The French government unveiled a controversial plan Friday to bail out Credit Lyonnais from losses of roughly $10 billion that are blamed on mismanagement and risky loans stemming in part from its ill-fated foray into Hollywood.
Finance Minister Edmond Alphandery said the government will give the 132-year-old state-run bank--Europe's largest bank--five years to "shake off the burden of past losses" and prove itself successful enough to survive without government help.
"I'm confident in the ability and determination of this great company to get there," he said.
The bailout plan, largely leaked to the news media in advance, involves selling off about $26 billion of the bank's assets--mostly non-banking enterprises, including the Santa Monica-based Metro-Goldwyn-Mayer movie studio.
It was unclear whether Credit Lyonnais under the new structure would be able to make the case that it should not have to sell MGM by its 1997 deadline. The timetable is set by U.S. laws requiring banks to divest non-banking assets they seize.
Some officials have been quietly saying that they hoped to convince bank regulators that the deadline should be lifted because the studio is being spun off into a non-banking company. But according to the Credit Lyonnais plan, the new company would still be a subsidiary of the bank. Banking lawyers have previously said it would probably be difficult to lift the 1997 deadline if the bank in effect still controls MGM, which is being rebuilt.
A bank spokesman said Credit Lyonnais' plan to rebuild MGM before it is sold remains in place.
Credit Lyonnais seized MGM in 1992 after its former owner, Italian financier Giancarlo Parretti, defaulted on his loans. In mid-1993, the bank hired former Paramount Pictures Chairman Frank Mancuso as MGM chairman to rebuild the company, which this year is betting on such high-profile films as "Rob Roy" and the new James Bond film "Goldeneye."
Alphandery indicated that the bank's 1994 losses, to be announced next week, will total about $2.4 billion at current exchange rates, higher than expected.
Coinciding with Alphandery's news conference, the bank, which grew to be Europe's biggest through an all-out expansion drive in the late 1980s, announced a "particularly rigorous" four-year austerity program, consolidating operations around its core banking activities and trying to improve productivity by 15%.
Credit Lyonnais President Jean Peyrelevade, appointed two years ago to clean up the mess, said the program would eliminate 1,500 of the bank's 38,000 staff positions by the spring of 1996. He denied union claims that 7,000 posts would be cut.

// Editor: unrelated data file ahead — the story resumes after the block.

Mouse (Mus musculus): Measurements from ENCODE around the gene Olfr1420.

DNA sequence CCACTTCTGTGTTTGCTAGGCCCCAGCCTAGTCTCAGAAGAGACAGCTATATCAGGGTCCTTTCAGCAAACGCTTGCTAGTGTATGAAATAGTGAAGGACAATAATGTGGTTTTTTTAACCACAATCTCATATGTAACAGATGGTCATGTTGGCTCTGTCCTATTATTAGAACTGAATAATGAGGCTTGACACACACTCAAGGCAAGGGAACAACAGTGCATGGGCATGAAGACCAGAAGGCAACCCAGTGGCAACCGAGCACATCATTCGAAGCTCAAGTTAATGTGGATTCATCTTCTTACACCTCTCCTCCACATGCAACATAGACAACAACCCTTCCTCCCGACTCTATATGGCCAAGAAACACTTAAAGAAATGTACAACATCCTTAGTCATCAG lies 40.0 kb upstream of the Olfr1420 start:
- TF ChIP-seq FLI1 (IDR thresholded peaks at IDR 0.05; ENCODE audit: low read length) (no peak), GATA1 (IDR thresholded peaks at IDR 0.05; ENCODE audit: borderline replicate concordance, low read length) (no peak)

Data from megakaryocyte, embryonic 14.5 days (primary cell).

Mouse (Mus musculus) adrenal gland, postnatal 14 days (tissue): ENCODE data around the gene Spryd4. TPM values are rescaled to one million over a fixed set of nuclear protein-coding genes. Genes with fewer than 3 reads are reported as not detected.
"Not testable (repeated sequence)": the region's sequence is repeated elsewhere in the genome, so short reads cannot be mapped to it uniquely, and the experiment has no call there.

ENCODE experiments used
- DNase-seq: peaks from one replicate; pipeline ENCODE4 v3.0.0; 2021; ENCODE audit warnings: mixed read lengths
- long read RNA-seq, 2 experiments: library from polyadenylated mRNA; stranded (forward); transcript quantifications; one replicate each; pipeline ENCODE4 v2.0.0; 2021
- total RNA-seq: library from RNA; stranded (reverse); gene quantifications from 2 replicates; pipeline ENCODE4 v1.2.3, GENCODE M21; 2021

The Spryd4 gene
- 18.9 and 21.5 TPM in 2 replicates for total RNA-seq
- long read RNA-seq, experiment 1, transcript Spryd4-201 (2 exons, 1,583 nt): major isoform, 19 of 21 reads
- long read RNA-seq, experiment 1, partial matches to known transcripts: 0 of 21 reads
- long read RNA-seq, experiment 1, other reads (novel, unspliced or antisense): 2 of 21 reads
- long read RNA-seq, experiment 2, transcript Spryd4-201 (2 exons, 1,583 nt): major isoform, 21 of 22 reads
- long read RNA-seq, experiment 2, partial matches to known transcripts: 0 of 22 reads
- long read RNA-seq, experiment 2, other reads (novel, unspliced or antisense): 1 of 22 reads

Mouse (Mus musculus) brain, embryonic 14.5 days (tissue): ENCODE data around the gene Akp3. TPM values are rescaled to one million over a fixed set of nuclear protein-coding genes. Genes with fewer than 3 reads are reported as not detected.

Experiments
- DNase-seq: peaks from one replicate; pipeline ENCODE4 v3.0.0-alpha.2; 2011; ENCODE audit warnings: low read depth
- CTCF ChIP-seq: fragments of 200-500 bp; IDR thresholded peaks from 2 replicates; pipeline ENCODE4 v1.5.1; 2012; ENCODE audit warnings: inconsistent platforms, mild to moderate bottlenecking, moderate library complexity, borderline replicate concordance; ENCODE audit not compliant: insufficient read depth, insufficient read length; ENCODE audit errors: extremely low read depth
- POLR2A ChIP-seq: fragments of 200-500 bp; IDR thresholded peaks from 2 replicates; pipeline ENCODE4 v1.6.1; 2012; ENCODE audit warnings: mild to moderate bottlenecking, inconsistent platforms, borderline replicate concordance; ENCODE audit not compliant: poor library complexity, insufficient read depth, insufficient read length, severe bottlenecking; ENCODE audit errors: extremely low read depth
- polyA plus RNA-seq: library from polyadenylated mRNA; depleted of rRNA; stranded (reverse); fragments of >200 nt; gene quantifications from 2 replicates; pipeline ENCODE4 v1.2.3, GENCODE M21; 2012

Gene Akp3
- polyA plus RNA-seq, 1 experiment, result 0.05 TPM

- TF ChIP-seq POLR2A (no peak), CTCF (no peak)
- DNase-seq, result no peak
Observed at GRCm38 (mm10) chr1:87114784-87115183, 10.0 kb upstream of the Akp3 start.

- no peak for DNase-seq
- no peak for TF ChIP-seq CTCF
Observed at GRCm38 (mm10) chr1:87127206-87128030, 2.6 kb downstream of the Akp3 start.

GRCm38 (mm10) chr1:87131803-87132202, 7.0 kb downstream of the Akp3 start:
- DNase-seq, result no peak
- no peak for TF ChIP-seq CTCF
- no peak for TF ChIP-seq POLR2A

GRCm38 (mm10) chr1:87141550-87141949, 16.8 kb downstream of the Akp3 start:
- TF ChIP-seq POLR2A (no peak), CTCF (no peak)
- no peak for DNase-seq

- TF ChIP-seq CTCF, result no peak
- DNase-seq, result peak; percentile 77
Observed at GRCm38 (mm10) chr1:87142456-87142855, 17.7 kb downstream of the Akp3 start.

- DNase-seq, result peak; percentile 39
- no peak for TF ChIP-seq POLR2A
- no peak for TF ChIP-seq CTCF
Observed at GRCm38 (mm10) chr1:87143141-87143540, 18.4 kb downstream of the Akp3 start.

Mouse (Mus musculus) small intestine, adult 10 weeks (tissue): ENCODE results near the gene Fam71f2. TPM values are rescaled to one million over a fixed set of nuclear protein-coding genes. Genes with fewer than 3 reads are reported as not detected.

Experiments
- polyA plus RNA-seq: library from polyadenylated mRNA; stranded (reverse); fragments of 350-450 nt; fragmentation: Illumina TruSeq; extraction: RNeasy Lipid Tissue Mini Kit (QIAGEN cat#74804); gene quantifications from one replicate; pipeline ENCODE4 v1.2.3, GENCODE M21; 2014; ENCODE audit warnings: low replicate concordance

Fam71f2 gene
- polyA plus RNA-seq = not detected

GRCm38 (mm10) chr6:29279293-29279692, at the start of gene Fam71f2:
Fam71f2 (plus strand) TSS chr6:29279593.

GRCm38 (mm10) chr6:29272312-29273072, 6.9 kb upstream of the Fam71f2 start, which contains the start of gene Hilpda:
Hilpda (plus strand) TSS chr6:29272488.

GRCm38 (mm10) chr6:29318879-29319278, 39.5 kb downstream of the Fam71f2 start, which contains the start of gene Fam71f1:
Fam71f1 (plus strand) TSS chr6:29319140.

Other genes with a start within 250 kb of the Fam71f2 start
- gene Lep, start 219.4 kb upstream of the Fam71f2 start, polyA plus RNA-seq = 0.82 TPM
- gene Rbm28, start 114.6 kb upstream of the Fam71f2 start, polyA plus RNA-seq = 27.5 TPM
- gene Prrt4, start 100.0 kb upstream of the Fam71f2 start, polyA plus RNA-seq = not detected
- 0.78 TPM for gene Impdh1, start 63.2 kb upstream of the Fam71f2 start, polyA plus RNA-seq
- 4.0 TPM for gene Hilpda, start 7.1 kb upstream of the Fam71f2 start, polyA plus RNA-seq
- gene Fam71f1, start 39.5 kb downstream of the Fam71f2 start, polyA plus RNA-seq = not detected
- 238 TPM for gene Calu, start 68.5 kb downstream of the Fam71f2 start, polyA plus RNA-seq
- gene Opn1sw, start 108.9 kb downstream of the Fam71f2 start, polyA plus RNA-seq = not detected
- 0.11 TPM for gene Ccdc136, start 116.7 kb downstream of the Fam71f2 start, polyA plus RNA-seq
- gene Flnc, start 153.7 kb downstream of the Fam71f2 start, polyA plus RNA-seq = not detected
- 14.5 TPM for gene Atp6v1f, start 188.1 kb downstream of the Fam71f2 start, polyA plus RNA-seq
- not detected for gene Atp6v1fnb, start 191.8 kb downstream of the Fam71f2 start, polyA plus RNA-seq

Alphandery said the conservative government is confident that the bailout plan would cost taxpayers nothing. Several Parliament members have questioned that pledge and urged hearings.
Alphandery said selected assets would be placed with a semi-independent consortium, then sold off over a period of years. The target is to sell 80% of the designated holdings within five years.
Assets to be sold other than MGM include the bank's real estate portfolio, most of its industrial holdings and its financial subsidiaries--including Altus Finance, Societe de Banque Occidentale and Banque Colbert.
Alphandery estimated that the asset sales would produce a loss of $10 billion. Credit Lyonnais would pay back the state 60% of every $200 million in pretax profits earned to compensate for the loss.
The biggest loss-making sector, which had liabilities of $5.6 billion, is the group's real estate holdings. Credit Lyonnais Nederlanden Bank, which financed the ill-fated MGM acquisition, showed a deficit of $2 billion. The financial subsidiaries had a $1.8 billion deficit.
Alphandery said the goal is to return Credit Lyonnais to the ranks of profitable banks without distorting competition in European banking.
The plan has already come under intense criticism, both from rival banks fearful of unfair competition and from politicians worried that taxpayers would fund the bailout. Legislative leaders have urged Parliament to debate the plan, and the National Assembly's Finance Commission summoned Alphandery to a hearing March 28.
Pending announcement of the rescue plan, which got a tentative green light from the European Commission this week, the bank's non-voting shares were suspended on the Paris bourse, as were shares in defense electronics firm Thomson-CSF, which has a 19% stake in Credit Lyonnais.